Russia is constructing a military base in the Syrian port city of Latakia, U.S. intelligence officials said last week, raising alarm about the country’s increasing support of Syrian President Bashar al-Assad’s regime.
The Telegraph reports:
The anonymous officials say Russia has set up an air traffic control tower and transported prefabricated housing units for up to 1,000 personnel to an airfield serving the Syrian port city of Latakia. Russia has also requested the rights to fly over neighboring countries with military cargo aircraft during September, according to the reports.
Such activity is evidence that Russia may be increasing its involvement in the Syrian civil war. Russia has been backing the Assad regime by providing Syria with financial help, intelligence, advisers, and weapons.
Meanwhile, the Obama administration has stood on the side of the Syrian rebels fighting the regime. On Friday, President Obama and Saudi Arabian King Salman emphasized that the settling of conflict in Syria will only be possible in the wake of an end to the Assad regime.
Amid the reports of Russian action in Syria, Secretary of State John Kerry called his counterpart in Russia, Sergey V. Lavrov, Saturday to warn against bolstering military assistance to Syria.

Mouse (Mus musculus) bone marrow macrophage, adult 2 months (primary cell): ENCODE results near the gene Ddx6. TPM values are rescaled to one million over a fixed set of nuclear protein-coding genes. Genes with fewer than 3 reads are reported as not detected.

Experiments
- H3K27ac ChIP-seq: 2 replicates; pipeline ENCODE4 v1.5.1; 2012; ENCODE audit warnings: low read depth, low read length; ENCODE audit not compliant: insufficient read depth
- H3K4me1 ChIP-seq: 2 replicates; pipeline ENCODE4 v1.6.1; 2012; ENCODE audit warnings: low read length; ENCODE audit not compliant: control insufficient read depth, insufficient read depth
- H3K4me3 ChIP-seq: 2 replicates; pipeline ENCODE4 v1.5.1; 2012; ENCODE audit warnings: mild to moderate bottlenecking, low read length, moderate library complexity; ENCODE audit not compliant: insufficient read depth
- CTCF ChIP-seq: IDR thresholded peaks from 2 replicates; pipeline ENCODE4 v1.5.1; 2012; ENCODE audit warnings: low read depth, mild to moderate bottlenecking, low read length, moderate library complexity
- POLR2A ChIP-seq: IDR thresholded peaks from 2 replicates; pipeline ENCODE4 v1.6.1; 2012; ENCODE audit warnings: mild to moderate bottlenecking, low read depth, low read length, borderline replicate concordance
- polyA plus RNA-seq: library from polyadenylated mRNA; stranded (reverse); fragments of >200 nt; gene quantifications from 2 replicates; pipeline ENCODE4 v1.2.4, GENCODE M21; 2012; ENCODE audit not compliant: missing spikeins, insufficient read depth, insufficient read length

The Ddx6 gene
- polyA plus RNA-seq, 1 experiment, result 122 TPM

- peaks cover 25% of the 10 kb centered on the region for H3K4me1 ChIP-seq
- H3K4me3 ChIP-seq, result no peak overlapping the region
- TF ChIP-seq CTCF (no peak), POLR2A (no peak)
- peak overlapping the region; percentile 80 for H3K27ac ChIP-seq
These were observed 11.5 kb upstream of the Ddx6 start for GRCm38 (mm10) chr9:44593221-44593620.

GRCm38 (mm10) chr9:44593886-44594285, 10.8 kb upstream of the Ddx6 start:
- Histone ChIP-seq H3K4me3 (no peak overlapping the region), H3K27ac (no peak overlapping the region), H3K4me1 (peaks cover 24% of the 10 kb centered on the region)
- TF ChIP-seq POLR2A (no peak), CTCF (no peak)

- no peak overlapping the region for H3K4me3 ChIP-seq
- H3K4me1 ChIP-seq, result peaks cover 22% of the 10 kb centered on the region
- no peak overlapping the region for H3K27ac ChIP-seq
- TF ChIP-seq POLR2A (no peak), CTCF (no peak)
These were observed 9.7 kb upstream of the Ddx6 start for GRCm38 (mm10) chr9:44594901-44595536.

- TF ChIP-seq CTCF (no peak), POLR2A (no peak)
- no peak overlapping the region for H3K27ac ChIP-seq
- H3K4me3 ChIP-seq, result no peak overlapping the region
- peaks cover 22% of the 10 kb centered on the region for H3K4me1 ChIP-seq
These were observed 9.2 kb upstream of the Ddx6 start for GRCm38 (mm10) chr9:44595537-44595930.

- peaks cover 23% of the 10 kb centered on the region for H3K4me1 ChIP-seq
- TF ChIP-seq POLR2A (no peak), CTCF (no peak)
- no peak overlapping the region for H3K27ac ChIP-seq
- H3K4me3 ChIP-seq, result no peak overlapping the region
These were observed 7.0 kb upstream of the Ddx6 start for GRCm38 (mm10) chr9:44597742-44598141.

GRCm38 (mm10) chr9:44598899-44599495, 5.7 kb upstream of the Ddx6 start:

"The secretary made clear that if such reports were accurate, these actions could further escalate the conflict, lead to greater loss of innocent life, increase refugee flows and risk confrontation with the anti-ISIL coalition operating in Syria," the State Department said in a statement.
Recently, photographs emerged that appear to depict a Russian fighter jet and troops speaking Russian operating in Syria. Moscow has couched its support of the Assad regime as an effort to help combat the Islamic State (IS, also known as ISIL or ISIS) in the region. The U.S. campaign against IS in Syria has relied on training moderate Syrian rebels to fight the terrorist group.
On Monday, the Russian Foreign Ministry dismissed the Moscow’s aid to Syria as consistent with its policy toward the country.
"We have always supplied equipment to them for their struggle against terrorists," Foreign Ministry spokeswoman Maria V. Zakharova said in an interview with the New York Times. "We are supporting them, we were supporting them and we will be supporting them."
Russia and Iran have both been big supporters of the Assad regime, Iran’s Foreign Minister Mohammad Javad Zarif asserting Monday, "Those who have set a condition about the Syrian president in the past two years should be blamed for the continued war and they should account for the bloodshed."